He’s the government’s lawyer, but not one the government hired at will. He’s a career civil servant, with tenure. When his predecessor retired, the DOJ presented the government with a short list of three career civil servants, from which it had to choose one. Obviously all three were part of the leftist cabal that runs the Israeli legal system; what we now call the “deep state”, except that in Israel it’s not deep at all.

Most importantly, his legal “advice” is binding on the government. That’s right, the client must obey the lawyer, cannot choose a different lawyer, and cannot be heard in court except through the lawyer. The same happens in every government department. There was one case where a minister appeared in court shouting that his department’s “legal adviser” was misrepresenting the department’s position (as set by him, the minister), and the judge told the minister to shut up, your department’s position is whatever your lawyer says it is.

This is why no matter how the people vote the results are the same. The state is run by the career civil service and the judiciary, both of which are mostly self-selecting. (Oh, yes, to top it off judges are appointed by a committee on which the government is represented, but does not control. The strongest bloc on the committee is a set of judges, and lawyers who depend on the judges’ goodwill and so vote as the judges tell them.) And they see their job as protecting “enlightened values” from the ravages of the barbaric voters.

The theory underlying these so-called charges, that positive media coverage can constitute a bribe, is peculiarly similar to the one that Adam Schiff recently floated, that a Ukrainian investigation into Burisma would constitute a bribe to Trump in order to get the military aid and a White House meeting, so that by proposing such a deal he was soliciting a bribe.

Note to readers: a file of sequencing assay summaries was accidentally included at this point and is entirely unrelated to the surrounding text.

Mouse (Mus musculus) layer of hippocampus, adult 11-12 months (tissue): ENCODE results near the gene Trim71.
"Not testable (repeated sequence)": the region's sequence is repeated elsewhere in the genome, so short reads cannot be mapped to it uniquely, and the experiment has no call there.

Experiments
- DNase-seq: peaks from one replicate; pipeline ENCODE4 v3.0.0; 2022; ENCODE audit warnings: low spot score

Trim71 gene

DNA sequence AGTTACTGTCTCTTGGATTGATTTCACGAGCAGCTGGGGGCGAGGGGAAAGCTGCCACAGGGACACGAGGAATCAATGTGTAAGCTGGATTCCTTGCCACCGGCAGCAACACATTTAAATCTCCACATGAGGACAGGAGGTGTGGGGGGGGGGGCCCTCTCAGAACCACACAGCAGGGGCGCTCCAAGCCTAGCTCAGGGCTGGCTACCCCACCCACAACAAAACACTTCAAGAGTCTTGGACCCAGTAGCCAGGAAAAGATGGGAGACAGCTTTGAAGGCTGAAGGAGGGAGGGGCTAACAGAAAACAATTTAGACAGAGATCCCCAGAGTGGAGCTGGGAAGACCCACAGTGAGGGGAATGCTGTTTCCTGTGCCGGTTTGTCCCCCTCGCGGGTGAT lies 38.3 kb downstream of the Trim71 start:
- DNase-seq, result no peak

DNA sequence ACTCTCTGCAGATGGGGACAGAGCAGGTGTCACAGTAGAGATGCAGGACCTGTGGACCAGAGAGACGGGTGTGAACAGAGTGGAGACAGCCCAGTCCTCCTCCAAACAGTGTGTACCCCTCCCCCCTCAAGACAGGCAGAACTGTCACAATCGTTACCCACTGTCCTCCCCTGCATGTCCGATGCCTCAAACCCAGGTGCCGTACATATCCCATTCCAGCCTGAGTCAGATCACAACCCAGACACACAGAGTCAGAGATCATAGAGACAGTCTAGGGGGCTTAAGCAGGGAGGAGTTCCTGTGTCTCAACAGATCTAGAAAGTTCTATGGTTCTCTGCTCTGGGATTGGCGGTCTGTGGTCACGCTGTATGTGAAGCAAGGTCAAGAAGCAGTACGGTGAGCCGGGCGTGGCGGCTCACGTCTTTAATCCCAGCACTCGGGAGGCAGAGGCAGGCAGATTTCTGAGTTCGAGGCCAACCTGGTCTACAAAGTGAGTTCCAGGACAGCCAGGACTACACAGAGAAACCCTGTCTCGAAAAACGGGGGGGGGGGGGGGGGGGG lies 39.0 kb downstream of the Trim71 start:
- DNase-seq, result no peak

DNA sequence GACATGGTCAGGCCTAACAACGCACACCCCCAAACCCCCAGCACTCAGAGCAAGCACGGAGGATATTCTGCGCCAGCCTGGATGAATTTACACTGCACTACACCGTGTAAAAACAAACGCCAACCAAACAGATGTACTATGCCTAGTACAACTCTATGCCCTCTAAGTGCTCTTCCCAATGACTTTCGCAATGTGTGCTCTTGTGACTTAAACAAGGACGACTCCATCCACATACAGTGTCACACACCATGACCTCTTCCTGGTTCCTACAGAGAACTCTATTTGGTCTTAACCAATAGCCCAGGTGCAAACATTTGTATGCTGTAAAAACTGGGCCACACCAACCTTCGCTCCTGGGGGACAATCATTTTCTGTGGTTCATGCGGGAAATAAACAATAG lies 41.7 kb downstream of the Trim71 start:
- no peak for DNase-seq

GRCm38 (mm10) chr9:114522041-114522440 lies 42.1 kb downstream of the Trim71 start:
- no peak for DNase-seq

It’s also very similar to the theory of “Honest Services Fraud” that overzealous prosecutors used to go after prominent businessmen and politicians for acts that they had no way of knowing in advance would be considered illegal. The Supreme Court eventually put a stop to it. Unfortunately in Israel the Supreme Court is an integral part of this “shallow state” and is promoting exactly such vagueness that gives it and its minions control over elected governments.

Maybe Mandelblit can save some time and just get a copy of Pelosi’s articles of impeachment to use in this witch hunt. In the spirit of “best practices” and all. I mean, if someone already has a square wheel, why reinvent it?

“The final verdict could take years, and might depend on whether Netanyahu “tries to draw it out as long as possible to delay his conviction to stay in office,” the Jerusalem Post noted.”

Of course the Jerusalem Post noted that BiBi would try to delay his (make sure everyone understands that it is inevitable) conviction. The Post functions the same way the WaPo and NYT do here. Given the way the Israeli judicial system (I won’t use “justice”) operates, that isn’t an unreasonable assumption for a proven innocent person.

I see Israel has their own Little Adam Schitt problem.

(Excellent post, Milhouse)

One thing I heard on NPR (hey, I have to listen to something on the way to work) is that Israel law requires Ministers who have been indicted to step down, BUT not Prime Ministers. And that Bibi was both Prime Minister and held several secondary Ministrarial posts, so he’d be forced to step down from them, which was probably the main goal of the prosecutor.

As I said, heard on NPR. Salt well.

Oh look, the uber leftists have taken their bag of nation-dividing tricks to Israel.

Jews will be Jews. Who knew?

    What the hell is with Jewish liberals, anyway? Besides, God already created lemmings.

      Lemmings don’t commit suicide. When Disney made that film they had to push them over the cliff, because they refused to go over on their own. What happens when they swarm is that they’re so tiny that if they’re running fast they don’t see the cliff before they’ve run past it.

      And when they get to water they try to swim across it. When you’re that short you can’t see the other side of even quite a small creek, let alone a river, but if you start swimming you’ll soon come to the other side. So when they reach the ocean they try the same thing. They don’t know the difference between an ocean and a river. So they try swimming across it and eventually drown.